Stepping into the shaded archways of the 16th-century Palazzo Isimbardi in the heart of Milan this April, a cement/wood composite shell had been wrapped around the cortile, blocking the view towards the sky and forcing visitors to walk around its circumference until they discovered an opening. Once there not only did the sky open up, but it was invited in thanks to a series of 34 angled stainless steel-panels which playfully cast changing light onto the surrounding Renaissance architecture. Just past the courtyard, accessible via a darkened hallway, a hidden Milanese garden boasted a series of freestanding, totem-like painted-steel sculptures, each one covered in zigzagging patterns of mirror-polished stainless steel. Where the courtyard intervention created an interplay between the sky and the palazzo’s architecture, the garden sculptures redefined the spatial experience of their surroundings through ricocheting views of the greenery, of Renaissance sculptures, and of each other.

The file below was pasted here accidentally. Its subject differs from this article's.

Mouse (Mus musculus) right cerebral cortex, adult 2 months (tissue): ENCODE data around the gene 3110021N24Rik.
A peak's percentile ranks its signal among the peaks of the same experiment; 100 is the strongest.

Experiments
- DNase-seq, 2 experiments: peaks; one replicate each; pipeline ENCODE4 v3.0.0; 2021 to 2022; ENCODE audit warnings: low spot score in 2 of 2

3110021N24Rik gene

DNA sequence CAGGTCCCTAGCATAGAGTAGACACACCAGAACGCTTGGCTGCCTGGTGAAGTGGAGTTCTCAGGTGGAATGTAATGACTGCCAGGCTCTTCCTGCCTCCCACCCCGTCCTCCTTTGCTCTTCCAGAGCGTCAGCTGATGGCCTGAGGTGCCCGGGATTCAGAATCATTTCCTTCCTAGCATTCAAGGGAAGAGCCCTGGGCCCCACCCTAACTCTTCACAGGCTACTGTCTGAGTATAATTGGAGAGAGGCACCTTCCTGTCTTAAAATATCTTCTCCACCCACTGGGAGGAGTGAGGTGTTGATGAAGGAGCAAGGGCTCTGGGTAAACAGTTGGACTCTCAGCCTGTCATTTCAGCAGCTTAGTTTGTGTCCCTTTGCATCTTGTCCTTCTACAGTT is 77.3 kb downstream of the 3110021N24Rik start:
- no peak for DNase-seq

Entitled Open Sky, the installations were the work of American artist Phillip K. Smith III, perhaps best known for his mesmerizing mirror installations in the California desert, such as Lucid Stead (2013) or The Circle of Land and Sky(2017). Open Sky was the Palm Springs-based creator’s first non-U.S. work and was on view to the public for six days during Milan’s 2018 Design Week — a perfect context, according to Smith. “Typically our experience with a mirrored surface is in the most intimate domestic circumstances — in our homes, our bathrooms, as we’re looking at ourselves getting ready for the day. When you put it out in public you provoke a real sense of curiosity, and even a sense awkwardness.” But perhaps the most curious of all is that Open Sky wasn’t commissioned by a museum or an art foundation but by the London-based fashion brand COS, which has made art and design an integral part of its image.